We have this problem of non-coding experts and engineers producing 'code' at work and it is mitigated to a large extent by them using Matlab , not C . Matlab suits their mathematically thinking and training, and prevents a lot of the basic bugs that otherwise you have to defensively code for. It does a lot of handholding behind the scene. Does Imperial not have a Matlab license?
There's still a problem that this produces inefficient code , so if it's needed for production generally it's documented up formally and re-implemented by Software Engineers in C++ . Where we can also add boundary & input checks / other industrialisation stuff. But that's not an issue here.

This is self taught bearded bloke in a scruffy office knocking up shit tier.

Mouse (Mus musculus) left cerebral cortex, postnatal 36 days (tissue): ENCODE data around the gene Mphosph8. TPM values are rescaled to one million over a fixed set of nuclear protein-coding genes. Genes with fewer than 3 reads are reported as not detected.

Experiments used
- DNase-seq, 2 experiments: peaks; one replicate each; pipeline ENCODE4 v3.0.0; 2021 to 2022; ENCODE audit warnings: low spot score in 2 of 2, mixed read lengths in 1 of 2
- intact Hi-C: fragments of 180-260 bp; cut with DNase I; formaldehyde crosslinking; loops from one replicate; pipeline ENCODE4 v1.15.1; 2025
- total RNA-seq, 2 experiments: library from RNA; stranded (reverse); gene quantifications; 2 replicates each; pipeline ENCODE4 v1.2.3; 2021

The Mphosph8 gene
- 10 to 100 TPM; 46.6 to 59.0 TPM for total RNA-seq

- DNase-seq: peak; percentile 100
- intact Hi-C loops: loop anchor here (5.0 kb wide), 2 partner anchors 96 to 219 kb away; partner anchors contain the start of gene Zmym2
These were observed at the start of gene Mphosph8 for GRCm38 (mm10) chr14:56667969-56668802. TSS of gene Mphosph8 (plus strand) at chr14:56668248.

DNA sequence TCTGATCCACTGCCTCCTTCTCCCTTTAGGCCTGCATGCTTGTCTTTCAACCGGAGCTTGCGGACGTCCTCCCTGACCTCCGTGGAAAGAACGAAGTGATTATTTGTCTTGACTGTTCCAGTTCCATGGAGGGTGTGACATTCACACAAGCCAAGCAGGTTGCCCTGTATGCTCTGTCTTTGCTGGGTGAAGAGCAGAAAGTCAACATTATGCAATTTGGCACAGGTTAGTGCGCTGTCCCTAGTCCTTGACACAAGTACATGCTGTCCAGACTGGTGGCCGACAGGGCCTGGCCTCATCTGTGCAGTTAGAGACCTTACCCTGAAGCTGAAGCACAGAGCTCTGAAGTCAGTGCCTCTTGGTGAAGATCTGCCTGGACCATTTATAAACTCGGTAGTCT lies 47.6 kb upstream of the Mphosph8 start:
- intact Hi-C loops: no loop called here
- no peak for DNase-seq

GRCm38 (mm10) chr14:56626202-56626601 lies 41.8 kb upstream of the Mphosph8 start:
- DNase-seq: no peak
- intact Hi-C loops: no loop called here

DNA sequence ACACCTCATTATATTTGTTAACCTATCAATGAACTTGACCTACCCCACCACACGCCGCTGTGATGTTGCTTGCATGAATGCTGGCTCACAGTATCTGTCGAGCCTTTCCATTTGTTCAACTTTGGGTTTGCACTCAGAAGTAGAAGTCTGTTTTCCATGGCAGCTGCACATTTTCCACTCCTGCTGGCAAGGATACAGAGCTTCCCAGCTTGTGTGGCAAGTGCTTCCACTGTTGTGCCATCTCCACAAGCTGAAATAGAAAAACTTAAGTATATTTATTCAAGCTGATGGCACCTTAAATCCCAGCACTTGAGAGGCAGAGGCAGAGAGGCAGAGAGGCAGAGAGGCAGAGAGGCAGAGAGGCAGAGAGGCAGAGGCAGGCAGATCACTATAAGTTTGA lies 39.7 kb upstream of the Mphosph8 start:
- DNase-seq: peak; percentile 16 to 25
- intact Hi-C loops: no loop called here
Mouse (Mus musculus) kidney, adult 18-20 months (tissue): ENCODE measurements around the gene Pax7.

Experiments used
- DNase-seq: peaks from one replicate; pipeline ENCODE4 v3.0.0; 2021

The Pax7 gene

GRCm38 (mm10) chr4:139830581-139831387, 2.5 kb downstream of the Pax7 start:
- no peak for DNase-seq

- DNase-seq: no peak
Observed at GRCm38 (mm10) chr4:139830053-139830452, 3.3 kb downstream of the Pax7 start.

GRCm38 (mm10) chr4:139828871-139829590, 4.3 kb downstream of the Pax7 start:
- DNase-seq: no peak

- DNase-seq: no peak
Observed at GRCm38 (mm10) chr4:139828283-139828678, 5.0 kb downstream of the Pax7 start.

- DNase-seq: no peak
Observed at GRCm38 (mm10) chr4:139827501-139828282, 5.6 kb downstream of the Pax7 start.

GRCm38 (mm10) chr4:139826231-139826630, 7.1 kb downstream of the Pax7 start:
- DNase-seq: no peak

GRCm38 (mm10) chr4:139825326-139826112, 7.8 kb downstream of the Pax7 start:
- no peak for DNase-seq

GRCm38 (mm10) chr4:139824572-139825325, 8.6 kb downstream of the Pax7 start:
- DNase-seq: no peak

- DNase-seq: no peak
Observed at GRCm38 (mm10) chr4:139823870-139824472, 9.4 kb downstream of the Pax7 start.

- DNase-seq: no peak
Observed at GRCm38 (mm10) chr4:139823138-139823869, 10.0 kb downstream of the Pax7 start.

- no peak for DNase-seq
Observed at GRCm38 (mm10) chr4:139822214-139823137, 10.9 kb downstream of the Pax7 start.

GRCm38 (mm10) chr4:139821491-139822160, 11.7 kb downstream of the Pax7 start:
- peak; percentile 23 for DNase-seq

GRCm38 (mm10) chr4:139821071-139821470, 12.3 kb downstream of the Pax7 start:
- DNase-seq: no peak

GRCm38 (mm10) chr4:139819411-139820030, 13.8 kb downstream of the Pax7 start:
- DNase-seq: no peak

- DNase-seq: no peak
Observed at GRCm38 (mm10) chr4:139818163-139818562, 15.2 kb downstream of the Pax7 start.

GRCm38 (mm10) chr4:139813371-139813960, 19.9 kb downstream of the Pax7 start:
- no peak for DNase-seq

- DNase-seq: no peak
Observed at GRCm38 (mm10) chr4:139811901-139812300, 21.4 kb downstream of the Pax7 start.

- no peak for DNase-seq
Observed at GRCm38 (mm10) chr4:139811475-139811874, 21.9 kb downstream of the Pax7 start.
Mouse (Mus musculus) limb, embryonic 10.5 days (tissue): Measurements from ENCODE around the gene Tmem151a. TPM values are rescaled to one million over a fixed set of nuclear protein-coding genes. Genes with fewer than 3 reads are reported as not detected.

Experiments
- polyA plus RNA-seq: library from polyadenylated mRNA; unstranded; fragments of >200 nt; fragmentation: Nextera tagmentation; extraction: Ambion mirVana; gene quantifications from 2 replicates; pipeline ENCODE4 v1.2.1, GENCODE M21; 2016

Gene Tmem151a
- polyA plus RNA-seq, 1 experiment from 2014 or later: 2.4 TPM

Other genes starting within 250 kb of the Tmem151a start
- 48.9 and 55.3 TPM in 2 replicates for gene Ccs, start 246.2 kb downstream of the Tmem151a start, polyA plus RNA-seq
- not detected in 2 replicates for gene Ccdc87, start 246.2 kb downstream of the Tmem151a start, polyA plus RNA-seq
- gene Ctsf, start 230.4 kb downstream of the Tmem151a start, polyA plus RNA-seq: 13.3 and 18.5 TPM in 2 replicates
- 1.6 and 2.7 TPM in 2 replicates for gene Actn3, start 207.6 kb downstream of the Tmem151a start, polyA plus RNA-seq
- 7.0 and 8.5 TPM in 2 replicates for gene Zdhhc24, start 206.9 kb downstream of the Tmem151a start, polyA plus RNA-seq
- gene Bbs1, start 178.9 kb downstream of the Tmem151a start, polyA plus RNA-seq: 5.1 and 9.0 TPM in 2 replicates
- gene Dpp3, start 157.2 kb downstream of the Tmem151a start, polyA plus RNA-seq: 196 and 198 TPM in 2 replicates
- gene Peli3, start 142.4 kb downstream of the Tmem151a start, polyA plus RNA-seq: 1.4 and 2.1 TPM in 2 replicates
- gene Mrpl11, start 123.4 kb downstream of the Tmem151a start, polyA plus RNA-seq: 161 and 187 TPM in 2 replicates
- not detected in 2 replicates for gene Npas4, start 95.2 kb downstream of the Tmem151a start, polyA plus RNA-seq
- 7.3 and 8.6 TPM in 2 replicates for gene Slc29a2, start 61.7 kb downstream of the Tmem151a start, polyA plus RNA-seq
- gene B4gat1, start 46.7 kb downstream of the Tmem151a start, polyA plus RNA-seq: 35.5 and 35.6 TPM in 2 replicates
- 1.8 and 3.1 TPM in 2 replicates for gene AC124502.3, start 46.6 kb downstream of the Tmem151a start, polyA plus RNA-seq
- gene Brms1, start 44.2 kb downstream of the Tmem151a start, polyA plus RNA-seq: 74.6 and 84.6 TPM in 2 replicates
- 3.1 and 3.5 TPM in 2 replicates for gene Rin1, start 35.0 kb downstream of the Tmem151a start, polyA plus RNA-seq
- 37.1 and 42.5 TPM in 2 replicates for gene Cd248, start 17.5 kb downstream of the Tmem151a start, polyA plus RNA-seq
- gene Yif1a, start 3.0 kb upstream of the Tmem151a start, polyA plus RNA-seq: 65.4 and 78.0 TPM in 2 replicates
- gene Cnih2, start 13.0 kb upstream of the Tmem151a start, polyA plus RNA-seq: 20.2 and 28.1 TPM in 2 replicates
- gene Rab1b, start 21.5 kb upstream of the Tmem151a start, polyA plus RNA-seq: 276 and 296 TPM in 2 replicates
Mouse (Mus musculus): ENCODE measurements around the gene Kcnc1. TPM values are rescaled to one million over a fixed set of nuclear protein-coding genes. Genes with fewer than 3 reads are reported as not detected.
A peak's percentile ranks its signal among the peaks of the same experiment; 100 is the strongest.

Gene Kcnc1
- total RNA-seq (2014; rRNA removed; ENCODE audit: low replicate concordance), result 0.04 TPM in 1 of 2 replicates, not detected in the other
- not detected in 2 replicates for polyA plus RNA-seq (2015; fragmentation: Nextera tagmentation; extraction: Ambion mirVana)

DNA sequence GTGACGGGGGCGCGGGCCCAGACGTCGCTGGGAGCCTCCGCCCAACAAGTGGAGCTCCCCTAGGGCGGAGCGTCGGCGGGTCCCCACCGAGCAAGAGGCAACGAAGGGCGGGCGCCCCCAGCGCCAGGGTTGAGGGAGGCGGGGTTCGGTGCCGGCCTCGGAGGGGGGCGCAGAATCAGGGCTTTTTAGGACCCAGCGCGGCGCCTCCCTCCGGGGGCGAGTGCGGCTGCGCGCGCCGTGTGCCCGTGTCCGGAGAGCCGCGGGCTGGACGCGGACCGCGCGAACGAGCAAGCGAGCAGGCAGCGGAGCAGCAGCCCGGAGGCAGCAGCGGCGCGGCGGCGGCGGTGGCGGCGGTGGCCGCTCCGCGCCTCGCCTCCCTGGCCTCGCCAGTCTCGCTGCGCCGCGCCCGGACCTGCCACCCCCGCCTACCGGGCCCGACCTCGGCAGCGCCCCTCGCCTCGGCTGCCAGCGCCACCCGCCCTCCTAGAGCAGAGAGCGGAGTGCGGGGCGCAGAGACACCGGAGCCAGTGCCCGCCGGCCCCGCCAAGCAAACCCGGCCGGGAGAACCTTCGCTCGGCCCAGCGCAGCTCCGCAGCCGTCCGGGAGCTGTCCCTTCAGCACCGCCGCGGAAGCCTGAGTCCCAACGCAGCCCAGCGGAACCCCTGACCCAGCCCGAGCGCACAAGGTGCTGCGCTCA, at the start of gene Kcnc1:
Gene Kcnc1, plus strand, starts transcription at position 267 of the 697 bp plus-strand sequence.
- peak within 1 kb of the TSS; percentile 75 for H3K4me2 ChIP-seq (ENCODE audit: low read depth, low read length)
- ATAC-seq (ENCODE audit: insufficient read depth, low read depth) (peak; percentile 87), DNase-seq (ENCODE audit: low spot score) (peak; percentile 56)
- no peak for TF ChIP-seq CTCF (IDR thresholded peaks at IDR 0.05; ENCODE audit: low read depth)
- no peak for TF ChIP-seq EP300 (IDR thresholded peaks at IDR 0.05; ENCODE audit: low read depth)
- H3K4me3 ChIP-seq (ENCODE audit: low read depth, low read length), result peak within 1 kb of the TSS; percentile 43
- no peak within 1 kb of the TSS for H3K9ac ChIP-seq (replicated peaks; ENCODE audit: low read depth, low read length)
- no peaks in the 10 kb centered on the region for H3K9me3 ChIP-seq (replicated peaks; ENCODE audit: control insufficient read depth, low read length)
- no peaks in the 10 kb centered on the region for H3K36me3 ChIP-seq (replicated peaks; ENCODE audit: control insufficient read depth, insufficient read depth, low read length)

Is it really true that it was one 15000 line file? Ha. I have seen that once years ago, on a short term contract to "add some changes to our working code" . The code base was one single visual C++ class called "Functionality" . It had a main method called doit() . I got it down to 5000 lines after a week of hand refactoring out the duplications before I could add in the undocumented wish list of new features. Interestingly this was also a place that had no regard for the importance of code quality to their product, as the business had grown up before software existed, and only respected their core knowledge.